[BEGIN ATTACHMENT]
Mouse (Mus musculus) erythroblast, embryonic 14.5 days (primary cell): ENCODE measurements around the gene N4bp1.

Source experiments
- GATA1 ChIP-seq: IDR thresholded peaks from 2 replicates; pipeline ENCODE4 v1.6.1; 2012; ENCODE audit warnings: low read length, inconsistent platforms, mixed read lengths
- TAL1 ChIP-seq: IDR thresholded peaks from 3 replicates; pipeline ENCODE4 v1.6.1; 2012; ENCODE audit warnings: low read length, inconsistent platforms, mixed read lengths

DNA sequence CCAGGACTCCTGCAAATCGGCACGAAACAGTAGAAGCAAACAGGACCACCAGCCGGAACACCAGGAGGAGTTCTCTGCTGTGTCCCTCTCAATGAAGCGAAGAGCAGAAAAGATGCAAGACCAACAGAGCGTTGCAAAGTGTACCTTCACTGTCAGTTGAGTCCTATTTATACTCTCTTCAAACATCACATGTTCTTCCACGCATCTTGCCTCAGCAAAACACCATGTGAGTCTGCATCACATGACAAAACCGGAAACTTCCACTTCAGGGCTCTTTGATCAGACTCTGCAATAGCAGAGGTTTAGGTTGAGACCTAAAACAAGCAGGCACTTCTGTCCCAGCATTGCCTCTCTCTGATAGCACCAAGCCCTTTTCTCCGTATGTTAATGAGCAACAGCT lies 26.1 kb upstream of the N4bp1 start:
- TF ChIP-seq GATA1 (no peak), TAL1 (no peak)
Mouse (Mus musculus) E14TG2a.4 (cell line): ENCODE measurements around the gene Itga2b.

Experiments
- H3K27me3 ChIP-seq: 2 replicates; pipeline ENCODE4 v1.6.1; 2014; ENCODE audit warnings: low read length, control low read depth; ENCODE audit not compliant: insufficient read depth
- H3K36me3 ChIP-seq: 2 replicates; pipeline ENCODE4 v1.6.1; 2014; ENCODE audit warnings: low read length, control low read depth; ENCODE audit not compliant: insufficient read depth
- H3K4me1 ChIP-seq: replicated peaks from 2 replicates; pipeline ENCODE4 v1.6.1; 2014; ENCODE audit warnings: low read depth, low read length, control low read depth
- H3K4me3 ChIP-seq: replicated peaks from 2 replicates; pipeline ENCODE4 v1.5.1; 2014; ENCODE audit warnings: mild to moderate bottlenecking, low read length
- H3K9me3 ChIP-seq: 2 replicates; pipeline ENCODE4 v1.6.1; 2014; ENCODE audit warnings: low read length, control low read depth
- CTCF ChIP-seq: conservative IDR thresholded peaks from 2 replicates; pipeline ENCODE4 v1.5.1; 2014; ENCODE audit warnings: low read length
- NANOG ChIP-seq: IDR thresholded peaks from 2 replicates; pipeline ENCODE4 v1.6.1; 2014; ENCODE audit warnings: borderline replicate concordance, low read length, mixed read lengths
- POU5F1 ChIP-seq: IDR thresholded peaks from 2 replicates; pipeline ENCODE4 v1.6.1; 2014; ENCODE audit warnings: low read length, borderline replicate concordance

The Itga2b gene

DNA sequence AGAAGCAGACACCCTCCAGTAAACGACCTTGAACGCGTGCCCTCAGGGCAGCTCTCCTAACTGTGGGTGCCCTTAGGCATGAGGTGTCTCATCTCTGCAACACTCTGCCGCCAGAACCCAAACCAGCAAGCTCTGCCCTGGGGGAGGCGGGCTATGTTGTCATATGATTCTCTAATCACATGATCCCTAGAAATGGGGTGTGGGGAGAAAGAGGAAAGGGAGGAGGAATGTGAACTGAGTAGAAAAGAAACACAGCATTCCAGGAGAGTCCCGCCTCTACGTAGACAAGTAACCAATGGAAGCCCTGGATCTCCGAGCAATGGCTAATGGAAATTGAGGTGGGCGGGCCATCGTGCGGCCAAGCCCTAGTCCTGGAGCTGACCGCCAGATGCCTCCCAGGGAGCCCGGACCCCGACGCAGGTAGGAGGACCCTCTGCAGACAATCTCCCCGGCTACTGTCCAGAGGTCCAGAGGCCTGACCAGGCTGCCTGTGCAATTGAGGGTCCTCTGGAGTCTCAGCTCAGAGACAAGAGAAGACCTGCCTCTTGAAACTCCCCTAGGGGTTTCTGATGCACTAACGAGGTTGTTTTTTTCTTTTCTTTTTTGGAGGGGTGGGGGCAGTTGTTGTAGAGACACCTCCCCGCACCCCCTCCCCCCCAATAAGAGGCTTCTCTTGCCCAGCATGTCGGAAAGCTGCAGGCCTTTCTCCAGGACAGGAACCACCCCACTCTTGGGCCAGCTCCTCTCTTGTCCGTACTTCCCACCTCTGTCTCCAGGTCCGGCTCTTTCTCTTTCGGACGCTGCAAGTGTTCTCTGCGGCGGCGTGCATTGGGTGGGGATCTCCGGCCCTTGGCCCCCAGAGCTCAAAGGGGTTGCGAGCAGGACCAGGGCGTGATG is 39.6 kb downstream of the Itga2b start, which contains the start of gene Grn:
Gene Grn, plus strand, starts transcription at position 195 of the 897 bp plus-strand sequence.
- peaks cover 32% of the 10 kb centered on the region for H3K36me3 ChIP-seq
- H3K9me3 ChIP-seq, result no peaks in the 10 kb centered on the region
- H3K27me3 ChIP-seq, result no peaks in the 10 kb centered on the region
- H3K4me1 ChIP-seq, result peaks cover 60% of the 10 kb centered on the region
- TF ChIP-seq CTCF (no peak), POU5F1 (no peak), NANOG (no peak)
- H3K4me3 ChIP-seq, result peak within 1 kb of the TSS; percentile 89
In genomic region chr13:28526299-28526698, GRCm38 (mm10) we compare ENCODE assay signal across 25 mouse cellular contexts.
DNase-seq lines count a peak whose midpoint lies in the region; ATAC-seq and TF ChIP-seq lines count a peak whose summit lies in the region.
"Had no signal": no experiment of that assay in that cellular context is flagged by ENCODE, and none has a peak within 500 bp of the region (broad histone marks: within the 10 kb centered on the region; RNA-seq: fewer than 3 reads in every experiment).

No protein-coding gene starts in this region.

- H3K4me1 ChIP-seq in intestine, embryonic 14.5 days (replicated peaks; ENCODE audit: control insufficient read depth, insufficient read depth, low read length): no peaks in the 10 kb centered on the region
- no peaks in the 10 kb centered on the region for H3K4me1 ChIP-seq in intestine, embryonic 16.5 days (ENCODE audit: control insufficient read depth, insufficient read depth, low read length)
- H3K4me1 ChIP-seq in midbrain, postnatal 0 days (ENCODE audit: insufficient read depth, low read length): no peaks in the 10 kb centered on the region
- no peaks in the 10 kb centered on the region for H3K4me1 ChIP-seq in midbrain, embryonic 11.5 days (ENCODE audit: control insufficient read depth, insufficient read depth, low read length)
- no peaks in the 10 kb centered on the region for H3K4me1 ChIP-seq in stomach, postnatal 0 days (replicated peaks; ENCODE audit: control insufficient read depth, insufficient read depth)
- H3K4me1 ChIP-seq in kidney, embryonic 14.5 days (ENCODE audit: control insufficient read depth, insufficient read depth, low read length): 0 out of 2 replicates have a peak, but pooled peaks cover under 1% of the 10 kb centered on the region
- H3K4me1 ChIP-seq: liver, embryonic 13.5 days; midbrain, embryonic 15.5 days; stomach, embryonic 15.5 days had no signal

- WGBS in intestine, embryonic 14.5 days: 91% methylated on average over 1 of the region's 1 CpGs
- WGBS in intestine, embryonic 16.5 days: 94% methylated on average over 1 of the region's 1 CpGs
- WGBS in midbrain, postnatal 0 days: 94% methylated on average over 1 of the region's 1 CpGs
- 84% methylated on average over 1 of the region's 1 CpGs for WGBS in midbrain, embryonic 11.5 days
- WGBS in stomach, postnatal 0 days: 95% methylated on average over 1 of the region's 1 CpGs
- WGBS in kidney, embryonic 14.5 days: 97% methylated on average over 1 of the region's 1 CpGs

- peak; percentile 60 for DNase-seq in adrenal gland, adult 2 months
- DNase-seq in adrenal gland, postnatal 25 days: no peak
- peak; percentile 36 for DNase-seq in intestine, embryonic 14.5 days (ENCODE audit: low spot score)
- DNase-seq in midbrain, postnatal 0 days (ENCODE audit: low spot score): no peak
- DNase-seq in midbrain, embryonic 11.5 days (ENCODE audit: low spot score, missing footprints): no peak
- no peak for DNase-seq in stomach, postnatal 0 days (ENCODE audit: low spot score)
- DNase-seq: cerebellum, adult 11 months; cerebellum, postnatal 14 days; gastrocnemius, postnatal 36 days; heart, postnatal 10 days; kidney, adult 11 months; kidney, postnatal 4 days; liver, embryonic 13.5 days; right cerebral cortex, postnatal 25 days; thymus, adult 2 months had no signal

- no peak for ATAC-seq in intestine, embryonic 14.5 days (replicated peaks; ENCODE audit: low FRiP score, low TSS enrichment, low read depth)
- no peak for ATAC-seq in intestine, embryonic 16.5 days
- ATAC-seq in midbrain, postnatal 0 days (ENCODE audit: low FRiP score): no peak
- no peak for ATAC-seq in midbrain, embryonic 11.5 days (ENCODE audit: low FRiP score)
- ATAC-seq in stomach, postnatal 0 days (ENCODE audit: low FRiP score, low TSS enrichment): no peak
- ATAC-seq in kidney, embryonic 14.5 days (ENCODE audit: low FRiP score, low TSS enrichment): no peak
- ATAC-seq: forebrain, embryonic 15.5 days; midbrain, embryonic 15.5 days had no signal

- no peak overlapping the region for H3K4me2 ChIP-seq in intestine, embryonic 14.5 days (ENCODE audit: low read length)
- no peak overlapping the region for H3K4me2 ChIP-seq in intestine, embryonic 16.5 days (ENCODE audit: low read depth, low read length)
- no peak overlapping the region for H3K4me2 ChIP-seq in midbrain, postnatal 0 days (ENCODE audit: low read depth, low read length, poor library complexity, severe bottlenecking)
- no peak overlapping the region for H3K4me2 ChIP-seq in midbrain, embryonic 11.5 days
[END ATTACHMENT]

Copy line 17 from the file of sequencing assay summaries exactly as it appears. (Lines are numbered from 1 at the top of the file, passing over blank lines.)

The Itga2b gene